Research tells us that when children experience major life stressors, such as domestic violence or homelessness, they can begin to shut down and stop taking in information. The Detroit Zoological Society has begun a new outreach campaign with our evening program, Nocturnal Adventures, that offers the opportunity for private groups to explore the Detroit Zoo through guided tours, activities and storytelling in a more personal setting.
More than 220 individuals who are coping with difficult life circumstances have had the opportunity to share a positive experience together during these private evenings at the Zoo through our partnerships with HAVEN, Turning Point, First Step, the Coalition on Temporary Shelter and the Macomb County Rotating Emergency Shelter Team. It is our hope that by fostering a sense of wonder and wow for the natural world within these children and their guardians, we can bring them some peace and even joy during their otherwise stressful and challenging times.
The program is made possible through a Kellogg Foundation grant, and includes transportation, dinner, a tour of the Zoo and an education program that focuses on the stories of rescued animals who have found sanctuary at the Detroit Zoo. These animals have either suffered injury in the wild or come from unfortunate circumstances requiring intervention and oftentimes specialized care. Toward the end of the evening, there is a craft activity for the children and then the family is able to sit around a bonfire and make s’mores together.
It’s important that we provide this opportunity for these families to visit the Zoo in a safe and less stressful environment. Each visit – which they may not have otherwise had the chance to have – allows these families to spend time together in nature and make observations of the magnificent animals who live at the Zoo.
We look forward to what the future will bring as we continue to build relationships within our community.
– Carla Van Kampen is a curator of education for the Detroit Zoological Society.
We are thrilled to announce that 10-year-old animal advocate Henry Plummer of Negaunee, Michigan, is our first Detroit Zoological Society Humane Youth Award winner.
Henry was nominated for the award by staff at SASHA Farm, a sanctuary and safe haven for farm animals in Manchester, Michigan. They were so impressed by Henry’s commitment to protecting wildlife and engaging his community to join his efforts, which included a birthday fundraising campaign for SASHA Farm.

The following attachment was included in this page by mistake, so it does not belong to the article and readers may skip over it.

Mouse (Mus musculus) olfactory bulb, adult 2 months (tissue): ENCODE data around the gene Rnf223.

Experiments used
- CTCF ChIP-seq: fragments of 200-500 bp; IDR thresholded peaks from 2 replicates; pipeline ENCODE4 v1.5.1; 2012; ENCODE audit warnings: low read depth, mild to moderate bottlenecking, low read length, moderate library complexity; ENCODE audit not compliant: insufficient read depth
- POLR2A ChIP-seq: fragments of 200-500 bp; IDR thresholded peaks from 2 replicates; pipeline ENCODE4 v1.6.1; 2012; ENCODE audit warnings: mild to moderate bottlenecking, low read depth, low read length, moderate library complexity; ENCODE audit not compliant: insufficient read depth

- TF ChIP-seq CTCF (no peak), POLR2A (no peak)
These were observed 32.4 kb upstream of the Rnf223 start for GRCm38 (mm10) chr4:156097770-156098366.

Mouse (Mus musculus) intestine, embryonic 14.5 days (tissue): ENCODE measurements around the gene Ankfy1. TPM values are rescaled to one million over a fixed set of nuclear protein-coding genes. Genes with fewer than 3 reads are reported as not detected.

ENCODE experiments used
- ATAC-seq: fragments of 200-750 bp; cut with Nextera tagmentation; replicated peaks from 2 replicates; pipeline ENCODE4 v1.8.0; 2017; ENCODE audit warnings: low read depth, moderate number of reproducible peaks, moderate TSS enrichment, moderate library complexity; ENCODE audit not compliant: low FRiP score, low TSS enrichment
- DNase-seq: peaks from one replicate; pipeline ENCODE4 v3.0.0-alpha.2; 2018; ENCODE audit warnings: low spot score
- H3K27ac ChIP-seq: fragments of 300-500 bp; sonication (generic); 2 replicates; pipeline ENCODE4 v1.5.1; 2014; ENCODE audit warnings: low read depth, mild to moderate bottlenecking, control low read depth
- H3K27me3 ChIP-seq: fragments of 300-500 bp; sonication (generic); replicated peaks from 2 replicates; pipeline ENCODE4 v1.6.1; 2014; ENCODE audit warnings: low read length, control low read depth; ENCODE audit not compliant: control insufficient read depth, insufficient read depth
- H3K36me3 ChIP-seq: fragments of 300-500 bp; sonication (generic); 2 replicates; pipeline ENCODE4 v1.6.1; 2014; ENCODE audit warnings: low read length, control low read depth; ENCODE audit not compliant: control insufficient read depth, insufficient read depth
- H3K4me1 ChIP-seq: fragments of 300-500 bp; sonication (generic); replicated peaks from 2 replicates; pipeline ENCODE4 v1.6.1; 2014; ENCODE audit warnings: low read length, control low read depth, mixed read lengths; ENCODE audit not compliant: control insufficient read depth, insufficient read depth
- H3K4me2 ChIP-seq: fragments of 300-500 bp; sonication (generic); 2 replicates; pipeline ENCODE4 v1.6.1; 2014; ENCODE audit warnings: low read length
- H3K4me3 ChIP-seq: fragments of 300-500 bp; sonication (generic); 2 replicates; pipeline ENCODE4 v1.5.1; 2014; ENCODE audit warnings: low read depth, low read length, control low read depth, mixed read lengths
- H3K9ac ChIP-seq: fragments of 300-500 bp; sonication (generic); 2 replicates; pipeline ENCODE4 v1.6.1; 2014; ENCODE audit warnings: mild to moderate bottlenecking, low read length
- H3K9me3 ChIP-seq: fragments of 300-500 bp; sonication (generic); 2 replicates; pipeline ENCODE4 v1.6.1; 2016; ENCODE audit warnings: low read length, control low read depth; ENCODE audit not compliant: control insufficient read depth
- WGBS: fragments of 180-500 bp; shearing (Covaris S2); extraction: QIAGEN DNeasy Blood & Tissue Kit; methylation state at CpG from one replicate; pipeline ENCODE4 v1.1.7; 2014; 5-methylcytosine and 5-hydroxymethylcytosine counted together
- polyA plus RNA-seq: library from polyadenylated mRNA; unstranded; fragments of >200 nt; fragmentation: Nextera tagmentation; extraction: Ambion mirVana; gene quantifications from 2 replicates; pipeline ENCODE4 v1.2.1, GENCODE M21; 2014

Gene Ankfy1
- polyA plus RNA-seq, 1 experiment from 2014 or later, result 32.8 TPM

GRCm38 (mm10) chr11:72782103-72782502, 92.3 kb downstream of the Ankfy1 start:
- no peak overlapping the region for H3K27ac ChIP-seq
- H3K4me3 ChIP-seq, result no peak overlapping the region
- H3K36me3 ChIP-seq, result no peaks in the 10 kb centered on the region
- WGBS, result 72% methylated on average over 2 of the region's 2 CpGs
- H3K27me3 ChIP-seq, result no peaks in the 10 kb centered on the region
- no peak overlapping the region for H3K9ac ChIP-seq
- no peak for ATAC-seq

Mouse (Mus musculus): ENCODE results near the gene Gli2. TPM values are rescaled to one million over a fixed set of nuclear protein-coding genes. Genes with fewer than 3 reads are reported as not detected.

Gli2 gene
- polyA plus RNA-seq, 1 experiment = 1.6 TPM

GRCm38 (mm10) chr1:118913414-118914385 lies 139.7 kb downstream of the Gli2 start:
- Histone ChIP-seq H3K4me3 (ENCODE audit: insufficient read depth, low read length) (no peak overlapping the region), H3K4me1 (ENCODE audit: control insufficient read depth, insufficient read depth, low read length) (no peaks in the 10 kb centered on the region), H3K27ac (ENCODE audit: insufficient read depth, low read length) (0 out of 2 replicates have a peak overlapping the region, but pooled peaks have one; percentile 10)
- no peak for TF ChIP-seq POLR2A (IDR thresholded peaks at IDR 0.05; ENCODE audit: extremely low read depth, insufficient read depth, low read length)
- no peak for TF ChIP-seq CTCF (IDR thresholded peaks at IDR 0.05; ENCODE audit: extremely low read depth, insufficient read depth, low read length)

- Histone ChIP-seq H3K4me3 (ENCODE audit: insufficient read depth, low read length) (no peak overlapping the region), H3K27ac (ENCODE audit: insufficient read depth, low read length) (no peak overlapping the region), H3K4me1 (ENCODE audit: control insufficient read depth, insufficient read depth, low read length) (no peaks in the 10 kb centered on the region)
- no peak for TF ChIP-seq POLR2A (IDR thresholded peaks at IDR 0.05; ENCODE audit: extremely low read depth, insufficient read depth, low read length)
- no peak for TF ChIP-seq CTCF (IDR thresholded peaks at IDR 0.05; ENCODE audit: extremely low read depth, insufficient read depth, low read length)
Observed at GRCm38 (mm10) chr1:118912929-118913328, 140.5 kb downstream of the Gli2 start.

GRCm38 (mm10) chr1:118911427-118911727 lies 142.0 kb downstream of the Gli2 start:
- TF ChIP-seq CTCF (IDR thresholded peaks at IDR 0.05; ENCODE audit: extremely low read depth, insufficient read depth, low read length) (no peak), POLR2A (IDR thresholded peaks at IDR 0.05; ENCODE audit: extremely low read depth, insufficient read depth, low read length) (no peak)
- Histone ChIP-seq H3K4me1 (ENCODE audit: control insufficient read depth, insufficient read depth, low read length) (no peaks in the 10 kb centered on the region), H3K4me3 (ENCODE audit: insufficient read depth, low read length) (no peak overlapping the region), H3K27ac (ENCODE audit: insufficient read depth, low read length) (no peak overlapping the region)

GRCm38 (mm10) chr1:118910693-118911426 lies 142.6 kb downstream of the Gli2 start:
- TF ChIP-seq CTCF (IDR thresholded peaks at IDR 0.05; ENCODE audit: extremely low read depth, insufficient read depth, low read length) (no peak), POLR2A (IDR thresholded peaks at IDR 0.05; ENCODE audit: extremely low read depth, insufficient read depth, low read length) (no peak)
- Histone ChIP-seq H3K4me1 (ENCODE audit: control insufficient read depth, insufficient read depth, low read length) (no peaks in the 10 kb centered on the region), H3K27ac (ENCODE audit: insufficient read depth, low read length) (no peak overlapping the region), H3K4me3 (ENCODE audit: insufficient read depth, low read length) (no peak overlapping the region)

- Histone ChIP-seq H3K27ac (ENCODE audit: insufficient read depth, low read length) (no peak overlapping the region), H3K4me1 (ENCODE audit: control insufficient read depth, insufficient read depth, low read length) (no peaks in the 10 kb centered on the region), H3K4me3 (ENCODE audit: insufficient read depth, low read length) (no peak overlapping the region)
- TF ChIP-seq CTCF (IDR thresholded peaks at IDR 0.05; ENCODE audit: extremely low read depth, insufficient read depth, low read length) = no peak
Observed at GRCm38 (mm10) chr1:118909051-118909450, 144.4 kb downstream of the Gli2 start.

The DZS’s Humane Youth Award was made possible by the Berman Endowment for Humane Education as an opportunity to highlight the work of young individuals whose compassion for animals has made an impact in their communities. In addition to his support for SASHA Farm, Henry maintains a vegan lifestyle, engages his friends in animal advocacy and raises money for animal welfare organizations. He is helping people help animals, which is the mission of the DZS’s Berman Academy for Humane Education, as well as this inaugural award.
The Academy accomplishes this goal through education, community workshops and outreach, providing people with information and tools to make knowledgeable decisions on how to walk softly and treat the Earth’s creatures gently. It is through the Academy that the Detroit Zoological Society is able to continue to support the work with SASHA Farms that Henry began, through a donation on Henry’s behalf.
We, along with many of Henry’s references, see so much potential in him, and know that he will continue to have a positive impact on the lives of animals in the future.
If you know a young person in your community who has spearheaded their own initiatives to create awareness for animal issues and foster empathy within their communities, help us celebrate them by submitting a nomination on their behalf.